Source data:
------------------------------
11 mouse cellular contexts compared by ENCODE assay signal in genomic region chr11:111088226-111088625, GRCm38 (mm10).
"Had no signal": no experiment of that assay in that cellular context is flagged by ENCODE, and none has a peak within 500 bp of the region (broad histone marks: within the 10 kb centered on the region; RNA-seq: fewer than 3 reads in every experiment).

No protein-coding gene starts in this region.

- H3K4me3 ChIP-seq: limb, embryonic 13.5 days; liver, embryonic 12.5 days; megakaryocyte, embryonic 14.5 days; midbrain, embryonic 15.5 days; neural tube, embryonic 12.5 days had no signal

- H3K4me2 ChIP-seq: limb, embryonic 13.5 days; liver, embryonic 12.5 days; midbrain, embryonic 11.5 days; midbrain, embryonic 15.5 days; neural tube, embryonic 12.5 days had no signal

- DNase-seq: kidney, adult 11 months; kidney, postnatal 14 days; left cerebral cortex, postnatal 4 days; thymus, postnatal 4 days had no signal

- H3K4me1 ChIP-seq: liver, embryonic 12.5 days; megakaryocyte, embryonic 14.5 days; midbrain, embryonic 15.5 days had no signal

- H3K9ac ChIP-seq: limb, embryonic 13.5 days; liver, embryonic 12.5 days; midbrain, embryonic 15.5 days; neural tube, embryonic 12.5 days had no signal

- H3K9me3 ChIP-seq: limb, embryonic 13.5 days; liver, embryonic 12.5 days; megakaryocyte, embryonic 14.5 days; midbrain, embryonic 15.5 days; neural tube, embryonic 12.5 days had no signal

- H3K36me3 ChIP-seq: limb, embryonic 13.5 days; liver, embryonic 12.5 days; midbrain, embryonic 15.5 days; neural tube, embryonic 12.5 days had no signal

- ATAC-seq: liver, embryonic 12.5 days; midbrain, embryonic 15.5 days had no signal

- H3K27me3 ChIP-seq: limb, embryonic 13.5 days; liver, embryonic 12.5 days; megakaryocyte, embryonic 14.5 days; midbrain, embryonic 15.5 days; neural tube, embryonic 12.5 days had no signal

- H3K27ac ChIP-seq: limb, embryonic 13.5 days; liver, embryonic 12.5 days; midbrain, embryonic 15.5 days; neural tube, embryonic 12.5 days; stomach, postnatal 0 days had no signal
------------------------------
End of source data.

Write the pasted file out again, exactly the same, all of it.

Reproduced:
11 mouse cellular contexts compared by ENCODE assay signal in genomic region chr11:111088226-111088625, GRCm38 (mm10).
"Had no signal": no experiment of that assay in that cellular context is flagged by ENCODE, and none has a peak within 500 bp of the region (broad histone marks: within the 10 kb centered on the region; RNA-seq: fewer than 3 reads in every experiment).

No protein-coding gene starts in this region.

- H3K4me3 ChIP-seq: limb, embryonic 13.5 days; liver, embryonic 12.5 days; megakaryocyte, embryonic 14.5 days; midbrain, embryonic 15.5 days; neural tube, embryonic 12.5 days had no signal

- H3K4me2 ChIP-seq: limb, embryonic 13.5 days; liver, embryonic 12.5 days; midbrain, embryonic 11.5 days; midbrain, embryonic 15.5 days; neural tube, embryonic 12.5 days had no signal

- DNase-seq: kidney, adult 11 months; kidney, postnatal 14 days; left cerebral cortex, postnatal 4 days; thymus, postnatal 4 days had no signal

- H3K4me1 ChIP-seq: liver, embryonic 12.5 days; megakaryocyte, embryonic 14.5 days; midbrain, embryonic 15.5 days had no signal

- H3K9ac ChIP-seq: limb, embryonic 13.5 days; liver, embryonic 12.5 days; midbrain, embryonic 15.5 days; neural tube, embryonic 12.5 days had no signal

- H3K9me3 ChIP-seq: limb, embryonic 13.5 days; liver, embryonic 12.5 days; megakaryocyte, embryonic 14.5 days; midbrain, embryonic 15.5 days; neural tube, embryonic 12.5 days had no signal

- H3K36me3 ChIP-seq: limb, embryonic 13.5 days; liver, embryonic 12.5 days; midbrain, embryonic 15.5 days; neural tube, embryonic 12.5 days had no signal

- ATAC-seq: liver, embryonic 12.5 days; midbrain, embryonic 15.5 days had no signal

- H3K27me3 ChIP-seq: limb, embryonic 13.5 days; liver, embryonic 12.5 days; megakaryocyte, embryonic 14.5 days; midbrain, embryonic 15.5 days; neural tube, embryonic 12.5 days had no signal

- H3K27ac ChIP-seq: limb, embryonic 13.5 days; liver, embryonic 12.5 days; midbrain, embryonic 15.5 days; neural tube, embryonic 12.5 days; stomach, postnatal 0 days had no signal